Griefing is when someone in an online game or community disrupts someone who is taking it seriously or having fun for the sake of getting them to lighten up. Whether it’s by screwing with an online match or hacking Second Life, playing pranks with people online can be pretty funny. I can honestly say that back when I was first getting used to internet culture, the first time I made a fool of myself by spazzing online was both humbling and helpful. You have a couple of beers, realize it’s not that big of a deal, and become a better person for it. Nor is there much to discuss in terms of legal issues. The general reaction of most courts to “they said mean things to me” is to recommend the person grow a thick skin. Short of being able to show quantifiable damage (therapy bills or worse), there isn’t really a law (depending on where the lawsuit is filed) to base a legal claim on.


What’s becoming tricky is that people ARE starting to need therapy. This is usually a little clause in the average insurance contract which explains that in the event you make a damage claim caused by someone else, the company can sue that person to get their money back. So when someone hands their insurance company a massive therapy bill for a destructive prank pulled online, the company doesn’t pay the Piper. They find the townsfolk who ticked him off. Most of this trauma is coming from MMORPG’s, where people invest years of their life into property and characters within the game. Erin Hoffman explains in an article for The Escapist the extreme trauma one player went through from losing her character and items due to pirates. We’re a long way from players buying insurance for their virtual lives, but they can certainly be traumatized by the loss at this point.


Another reality is that property with genuine economic value is now at risk in-game. A recent article in Wired points out that a lot of these online games are starting to have in-game items that are worth real world money. 20 million game dollars and a fully trained technician on EVE can get you 150 dollars on Ebay, which is chump-change when you factor in Player-controlled Empires that can get into the tens of thousands in value and have hundreds of people working for them. The culture of griefing may be relatively harmless in something like Second Life or online competitions, but costing someone real money is another issue entirely. That’s a quantifiable loss you’ve inflicted. Micro-transactions make this more complicated. If the person spent real money on that starship and you just blew it up…how is that different from blowing up their car? The main defense the griefers use is a sound one: the in-game policy you’ve agreed to clearly states that it isn’t your property. The thing is, none of those companies are going to defend this once some enraged player files a class action lawsuit. This is an amateurish guess, but why would the company not merrily hand out the ID of any player someone has a claim against? Why would they spend money defending your right to make their clients miserable? The alternative is start doling out items to anyone claiming a loss, which would work fine except once these things have an economic value the company can no longer just print more money when things go sour. Other players will cry foul when their own hard earned battlecruisers are suddenly worth less.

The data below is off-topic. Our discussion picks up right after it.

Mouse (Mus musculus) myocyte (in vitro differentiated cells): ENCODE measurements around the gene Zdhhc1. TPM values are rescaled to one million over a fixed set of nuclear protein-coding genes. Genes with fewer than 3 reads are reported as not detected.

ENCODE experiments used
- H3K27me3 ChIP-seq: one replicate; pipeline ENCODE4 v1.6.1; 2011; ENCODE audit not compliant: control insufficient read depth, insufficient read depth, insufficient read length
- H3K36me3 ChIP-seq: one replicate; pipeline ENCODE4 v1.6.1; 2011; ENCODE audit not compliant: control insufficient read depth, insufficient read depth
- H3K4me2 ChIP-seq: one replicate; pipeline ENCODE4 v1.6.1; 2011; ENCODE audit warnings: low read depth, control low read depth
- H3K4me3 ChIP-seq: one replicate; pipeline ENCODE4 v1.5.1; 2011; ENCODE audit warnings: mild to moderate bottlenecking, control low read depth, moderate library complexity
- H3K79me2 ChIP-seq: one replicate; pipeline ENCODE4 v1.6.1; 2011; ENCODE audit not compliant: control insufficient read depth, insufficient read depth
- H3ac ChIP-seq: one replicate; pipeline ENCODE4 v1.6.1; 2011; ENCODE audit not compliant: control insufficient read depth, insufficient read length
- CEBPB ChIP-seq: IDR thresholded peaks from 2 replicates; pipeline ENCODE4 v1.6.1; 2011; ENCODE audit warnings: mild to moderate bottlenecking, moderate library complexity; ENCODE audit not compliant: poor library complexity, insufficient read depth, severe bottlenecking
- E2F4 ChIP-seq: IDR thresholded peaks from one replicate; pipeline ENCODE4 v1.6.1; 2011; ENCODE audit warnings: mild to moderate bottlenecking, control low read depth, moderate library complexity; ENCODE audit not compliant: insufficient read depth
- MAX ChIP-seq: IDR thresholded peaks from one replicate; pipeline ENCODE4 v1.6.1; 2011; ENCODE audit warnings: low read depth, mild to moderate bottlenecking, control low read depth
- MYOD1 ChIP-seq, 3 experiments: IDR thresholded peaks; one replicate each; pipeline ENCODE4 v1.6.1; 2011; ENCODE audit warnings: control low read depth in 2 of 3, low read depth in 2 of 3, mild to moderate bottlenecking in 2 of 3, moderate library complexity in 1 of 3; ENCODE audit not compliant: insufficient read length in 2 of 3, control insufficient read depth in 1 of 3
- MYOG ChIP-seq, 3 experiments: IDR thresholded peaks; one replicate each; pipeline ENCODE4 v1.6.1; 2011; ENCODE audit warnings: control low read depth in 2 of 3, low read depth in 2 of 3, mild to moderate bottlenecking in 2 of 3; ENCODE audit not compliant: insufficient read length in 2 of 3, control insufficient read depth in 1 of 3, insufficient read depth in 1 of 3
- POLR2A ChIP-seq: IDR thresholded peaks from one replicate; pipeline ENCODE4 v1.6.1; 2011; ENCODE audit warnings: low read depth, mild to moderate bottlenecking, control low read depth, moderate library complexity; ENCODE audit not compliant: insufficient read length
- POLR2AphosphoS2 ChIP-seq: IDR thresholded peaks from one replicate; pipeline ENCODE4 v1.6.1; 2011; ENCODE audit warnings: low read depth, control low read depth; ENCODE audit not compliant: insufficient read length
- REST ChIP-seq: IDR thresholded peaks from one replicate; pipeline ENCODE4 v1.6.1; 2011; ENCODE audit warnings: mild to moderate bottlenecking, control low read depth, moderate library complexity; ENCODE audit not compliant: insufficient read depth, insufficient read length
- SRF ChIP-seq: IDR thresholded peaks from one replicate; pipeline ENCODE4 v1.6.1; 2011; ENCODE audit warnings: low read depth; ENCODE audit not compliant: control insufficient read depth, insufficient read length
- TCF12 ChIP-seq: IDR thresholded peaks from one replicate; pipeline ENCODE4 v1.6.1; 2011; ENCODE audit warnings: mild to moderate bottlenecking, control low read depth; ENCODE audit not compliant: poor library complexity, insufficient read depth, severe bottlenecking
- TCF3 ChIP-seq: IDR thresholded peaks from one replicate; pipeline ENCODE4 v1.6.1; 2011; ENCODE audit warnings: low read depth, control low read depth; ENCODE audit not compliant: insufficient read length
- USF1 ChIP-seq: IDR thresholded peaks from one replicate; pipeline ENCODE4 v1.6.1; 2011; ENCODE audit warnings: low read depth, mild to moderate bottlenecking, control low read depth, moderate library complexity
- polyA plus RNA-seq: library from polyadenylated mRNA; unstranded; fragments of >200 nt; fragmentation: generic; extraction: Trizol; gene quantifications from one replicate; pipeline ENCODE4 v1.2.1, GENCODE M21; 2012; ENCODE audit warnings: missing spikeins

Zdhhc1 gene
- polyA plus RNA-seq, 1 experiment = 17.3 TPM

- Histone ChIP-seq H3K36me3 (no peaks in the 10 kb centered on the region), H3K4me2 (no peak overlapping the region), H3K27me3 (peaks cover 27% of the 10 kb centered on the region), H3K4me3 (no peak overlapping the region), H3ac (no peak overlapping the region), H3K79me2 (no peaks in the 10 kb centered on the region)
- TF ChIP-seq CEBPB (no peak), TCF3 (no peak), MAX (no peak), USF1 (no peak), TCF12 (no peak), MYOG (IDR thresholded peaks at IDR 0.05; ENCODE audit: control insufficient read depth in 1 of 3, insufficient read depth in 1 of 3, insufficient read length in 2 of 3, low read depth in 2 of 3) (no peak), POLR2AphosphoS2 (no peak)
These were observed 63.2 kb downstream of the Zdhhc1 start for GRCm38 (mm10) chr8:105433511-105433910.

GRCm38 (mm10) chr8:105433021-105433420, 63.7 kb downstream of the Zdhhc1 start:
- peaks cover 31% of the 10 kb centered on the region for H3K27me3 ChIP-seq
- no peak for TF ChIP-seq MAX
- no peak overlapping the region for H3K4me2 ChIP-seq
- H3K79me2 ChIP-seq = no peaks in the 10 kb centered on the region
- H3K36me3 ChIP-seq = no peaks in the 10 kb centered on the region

Which brings us to the inevitable debate of whether anyone owns the virtual stuff in those video games anyways. As a blog post at tobolds explains, the heart of the issue is whether you really want to own stuff in an online world. The author isn’t a lawyer but the conversation in the comments properly highlights most of the problems from the gamer’s perspective. An expansion pack devalues your virtual property, but does that mean we sue over it? If it becomes recognized as property, does that mean I can be taxed for my Level 70 Paladin? What if I’m selling him? Does the company get a cut of that? If you want to get technical, the game company handed me a Level 1 Paladin and I invested hundreds of hours making him into an epic Level 70 Warlord. Who gets to keep those improvements to the property? Virtual Property rights are hardly a simple “Make it like Real life” situation. A completely different set of laws and conduct need to be established and accepted by people in the real and the virtual community.